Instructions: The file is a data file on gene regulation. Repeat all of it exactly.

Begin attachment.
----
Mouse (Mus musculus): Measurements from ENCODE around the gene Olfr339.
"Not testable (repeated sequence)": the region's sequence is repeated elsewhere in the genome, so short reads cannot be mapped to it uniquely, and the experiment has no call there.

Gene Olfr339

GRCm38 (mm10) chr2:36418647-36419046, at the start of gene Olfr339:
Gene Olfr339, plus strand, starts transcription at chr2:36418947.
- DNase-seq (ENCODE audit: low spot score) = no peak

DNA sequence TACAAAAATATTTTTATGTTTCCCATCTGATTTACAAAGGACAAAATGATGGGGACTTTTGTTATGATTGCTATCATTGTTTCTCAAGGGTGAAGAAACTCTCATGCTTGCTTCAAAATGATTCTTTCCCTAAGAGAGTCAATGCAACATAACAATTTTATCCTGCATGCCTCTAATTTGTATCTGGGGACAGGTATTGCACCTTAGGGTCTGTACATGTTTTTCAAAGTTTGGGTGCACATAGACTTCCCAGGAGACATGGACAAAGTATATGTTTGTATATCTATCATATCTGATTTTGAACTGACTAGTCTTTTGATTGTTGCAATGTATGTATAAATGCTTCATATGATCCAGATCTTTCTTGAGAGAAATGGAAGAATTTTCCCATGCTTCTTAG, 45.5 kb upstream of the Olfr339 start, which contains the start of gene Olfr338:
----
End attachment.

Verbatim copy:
Mouse (Mus musculus): Measurements from ENCODE around the gene Olfr339.
"Not testable (repeated sequence)": the region's sequence is repeated elsewhere in the genome, so short reads cannot be mapped to it uniquely, and the experiment has no call there.

Gene Olfr339

GRCm38 (mm10) chr2:36418647-36419046, at the start of gene Olfr339:
Gene Olfr339, plus strand, starts transcription at chr2:36418947.
- DNase-seq (ENCODE audit: low spot score) = no peak

DNA sequence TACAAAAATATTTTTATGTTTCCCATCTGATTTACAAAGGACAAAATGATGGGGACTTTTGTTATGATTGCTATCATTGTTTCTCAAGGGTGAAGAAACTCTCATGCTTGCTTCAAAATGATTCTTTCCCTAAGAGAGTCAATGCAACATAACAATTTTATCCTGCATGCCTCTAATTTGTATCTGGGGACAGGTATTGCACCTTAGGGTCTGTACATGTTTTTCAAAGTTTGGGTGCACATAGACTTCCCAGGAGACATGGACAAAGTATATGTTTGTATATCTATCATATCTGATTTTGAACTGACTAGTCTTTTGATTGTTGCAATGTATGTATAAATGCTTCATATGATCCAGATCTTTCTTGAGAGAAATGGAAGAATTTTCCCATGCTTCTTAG, 45.5 kb upstream of the Olfr339 start, which contains the start of gene Olfr338: